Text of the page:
Main Ingredient - The Coles

By | August 17, 2017
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Let’s talk about coleslaw for a moment. That summertime side dish staple; almost an afterthought. It wasn’t until this spring, driving past a sign on a garden center that listed “cole crops” for sale, that I really thought about coleslaw. I’d thought about what goes into coleslaw a lot, and I am a huge fan of the stuff in all its variations, but I hadn’t really thought about the name “coleslaw.” A “slaw” made from “cole.” When you lay it out that way sounds kind of funny.

According to John Ayto’s An A to Z of Food and Drink,

“English borrowed and adapted the word from Dutch koolsla at the end of the eighteenth century, probably from Dutch settlers in the USA, and the first printed example of it shows its outlandishness tamed to cold slaw--a folk-etymological modification often repeated in later years. English does however have its own equivalent to Dutch kool, 'cabbage', namely cole. Like kool, this comes ultimately from Latin caulis, 'cabbage', whose underlying etymological meaning is hollow stem’.”

Now that you know as much as anyone about the term coleslaw, you know that it can be made from any cole crop: brassicas or cruciferous vegetables and include cabbage, broccoli, rutabagas, turnips, Brussels sprouts, and kale. I’ve been buying Alaska grown broccoli for a few weeks now and I must admit to being partial to this style of broccoli salad (definitely with sunflower seeds).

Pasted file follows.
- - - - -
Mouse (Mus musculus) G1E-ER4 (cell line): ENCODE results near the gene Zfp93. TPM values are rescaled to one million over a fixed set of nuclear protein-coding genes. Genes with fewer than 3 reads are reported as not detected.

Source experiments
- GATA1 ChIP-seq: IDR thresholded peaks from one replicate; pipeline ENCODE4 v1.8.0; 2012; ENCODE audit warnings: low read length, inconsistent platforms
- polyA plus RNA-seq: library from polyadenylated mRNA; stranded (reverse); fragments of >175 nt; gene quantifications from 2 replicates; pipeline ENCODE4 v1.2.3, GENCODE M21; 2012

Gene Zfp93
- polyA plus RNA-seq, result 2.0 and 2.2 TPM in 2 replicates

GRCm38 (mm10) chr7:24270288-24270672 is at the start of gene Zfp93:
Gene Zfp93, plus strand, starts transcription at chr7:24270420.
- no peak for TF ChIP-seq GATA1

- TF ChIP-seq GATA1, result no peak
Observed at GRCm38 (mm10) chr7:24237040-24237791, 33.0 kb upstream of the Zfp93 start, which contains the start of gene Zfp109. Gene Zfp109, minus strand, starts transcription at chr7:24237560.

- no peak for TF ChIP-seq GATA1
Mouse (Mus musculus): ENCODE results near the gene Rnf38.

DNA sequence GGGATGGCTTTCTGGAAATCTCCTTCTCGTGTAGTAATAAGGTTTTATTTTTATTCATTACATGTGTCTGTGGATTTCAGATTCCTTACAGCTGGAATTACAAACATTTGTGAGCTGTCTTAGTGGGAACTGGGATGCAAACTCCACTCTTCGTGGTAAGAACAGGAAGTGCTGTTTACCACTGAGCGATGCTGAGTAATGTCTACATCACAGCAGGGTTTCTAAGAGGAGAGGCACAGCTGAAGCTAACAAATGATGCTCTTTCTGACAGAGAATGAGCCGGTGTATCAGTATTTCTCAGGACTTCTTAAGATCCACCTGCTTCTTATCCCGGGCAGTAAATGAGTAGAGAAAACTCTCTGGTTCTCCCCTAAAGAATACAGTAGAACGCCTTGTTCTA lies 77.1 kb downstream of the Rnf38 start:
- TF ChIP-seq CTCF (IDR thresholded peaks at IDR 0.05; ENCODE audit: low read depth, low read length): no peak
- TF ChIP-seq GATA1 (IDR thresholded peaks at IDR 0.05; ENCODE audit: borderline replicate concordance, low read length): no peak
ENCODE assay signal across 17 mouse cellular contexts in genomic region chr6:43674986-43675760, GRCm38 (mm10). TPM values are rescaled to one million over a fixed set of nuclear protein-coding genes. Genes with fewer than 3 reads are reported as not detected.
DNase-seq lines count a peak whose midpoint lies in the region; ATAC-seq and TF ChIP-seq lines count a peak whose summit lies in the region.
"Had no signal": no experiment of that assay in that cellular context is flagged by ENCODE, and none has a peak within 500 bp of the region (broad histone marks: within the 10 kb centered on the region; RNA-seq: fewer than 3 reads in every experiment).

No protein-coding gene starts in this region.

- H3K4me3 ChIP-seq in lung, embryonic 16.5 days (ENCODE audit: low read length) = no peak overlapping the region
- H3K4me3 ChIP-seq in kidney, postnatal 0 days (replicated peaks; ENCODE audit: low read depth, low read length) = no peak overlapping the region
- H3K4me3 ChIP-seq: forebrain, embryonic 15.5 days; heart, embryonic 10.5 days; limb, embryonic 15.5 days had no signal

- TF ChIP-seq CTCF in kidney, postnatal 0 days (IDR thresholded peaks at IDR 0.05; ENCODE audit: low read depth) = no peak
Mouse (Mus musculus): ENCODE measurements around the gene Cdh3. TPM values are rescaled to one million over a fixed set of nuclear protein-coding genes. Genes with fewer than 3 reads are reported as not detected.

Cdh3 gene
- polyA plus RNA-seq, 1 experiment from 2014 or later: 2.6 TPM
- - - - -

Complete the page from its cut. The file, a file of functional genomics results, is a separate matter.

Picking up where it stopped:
What about Brussels sprouts slaw? Or cauliflower slaw? Go ahead and toss in some of that kohlrabi from your CSA box; kohlrabi is a cole!

For me, a couple of general ideas keep my slaws grounded. Bacon often makes them better, I almost always include some kind of toasted nuts or seeds, and a little sweetness (dried cherries, a dash of birch syrup or honey) adds balance to whatever vinegar you choose (and there should always be a little vinegar).  

Kale, also a cole, is featured in this colorful recipe that Leslie Evenden from Haines shared with us a few weeks ago. We made a few modifications to her mix and offer a dish that is not just beautiful, but a delicious way to celebrate the bounty of summer! Enjoy it this weekend alongside some grilled salmon or a beer can chicken.

Midsummer Kaleslaw

(serves 4 to 6)


1/2 head red cabbage, finely chopped

1 bunch kale, ribbon chopped

1 yellow bell pepper, sliced thin

2 carrots, shredded

1 apple, julienned


3/4 cup olive oil (extra virgin, if you have it)

1/4 cup apple cider vinegar

2 tablespoons finely chopped parsley or cilantro

1 to 2 cloves garlic, minced

2 teaspoons honey

salt and pepper

Combine all vinaigrette ingredients together and mix well. Taste, adjust seasonings, then toss the vegetables with the vinaigrette and let marinate at least 1 hour before serving. You may not use all the vinaigrette, but it makes a great dressing for other salads, or a simple marinade.  


Article from Edible Alaska at
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